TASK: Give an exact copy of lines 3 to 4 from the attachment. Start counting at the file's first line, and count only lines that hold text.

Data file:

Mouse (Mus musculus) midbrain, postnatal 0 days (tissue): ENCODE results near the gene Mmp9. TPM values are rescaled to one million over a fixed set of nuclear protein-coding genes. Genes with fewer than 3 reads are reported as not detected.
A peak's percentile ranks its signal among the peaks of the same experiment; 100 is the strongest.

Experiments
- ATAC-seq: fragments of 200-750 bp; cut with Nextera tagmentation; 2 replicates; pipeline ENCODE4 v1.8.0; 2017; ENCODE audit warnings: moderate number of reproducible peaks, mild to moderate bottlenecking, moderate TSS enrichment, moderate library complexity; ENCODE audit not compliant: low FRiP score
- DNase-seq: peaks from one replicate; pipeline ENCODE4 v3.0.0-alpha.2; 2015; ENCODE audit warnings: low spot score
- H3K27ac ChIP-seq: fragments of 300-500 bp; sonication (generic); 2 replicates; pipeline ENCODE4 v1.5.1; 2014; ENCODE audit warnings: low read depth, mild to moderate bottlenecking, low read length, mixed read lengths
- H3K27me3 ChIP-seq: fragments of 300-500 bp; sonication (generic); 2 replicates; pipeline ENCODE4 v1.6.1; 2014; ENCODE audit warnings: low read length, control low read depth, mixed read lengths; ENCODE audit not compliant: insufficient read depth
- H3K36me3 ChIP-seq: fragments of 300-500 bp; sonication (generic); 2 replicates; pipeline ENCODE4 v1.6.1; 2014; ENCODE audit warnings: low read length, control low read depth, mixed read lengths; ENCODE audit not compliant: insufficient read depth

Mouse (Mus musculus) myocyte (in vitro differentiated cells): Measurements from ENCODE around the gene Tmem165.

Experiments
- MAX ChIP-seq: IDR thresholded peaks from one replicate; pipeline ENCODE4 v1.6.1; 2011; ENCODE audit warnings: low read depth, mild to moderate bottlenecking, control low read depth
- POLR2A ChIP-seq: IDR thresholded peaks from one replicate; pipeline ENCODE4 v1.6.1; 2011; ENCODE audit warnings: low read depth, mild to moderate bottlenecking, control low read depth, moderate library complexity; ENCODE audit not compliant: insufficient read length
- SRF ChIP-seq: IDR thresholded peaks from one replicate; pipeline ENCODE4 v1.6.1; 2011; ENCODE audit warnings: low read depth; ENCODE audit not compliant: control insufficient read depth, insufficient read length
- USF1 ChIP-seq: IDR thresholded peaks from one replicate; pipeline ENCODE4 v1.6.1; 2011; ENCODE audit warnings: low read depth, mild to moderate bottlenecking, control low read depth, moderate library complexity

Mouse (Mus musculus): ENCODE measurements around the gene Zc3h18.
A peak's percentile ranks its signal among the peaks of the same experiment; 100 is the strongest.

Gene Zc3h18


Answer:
Experiments
- ATAC-seq: fragments of 200-750 bp; cut with Nextera tagmentation; 2 replicates; pipeline ENCODE4 v1.8.0; 2017; ENCODE audit warnings: moderate number of reproducible peaks, mild to moderate bottlenecking, moderate TSS enrichment, moderate library complexity; ENCODE audit not compliant: low FRiP score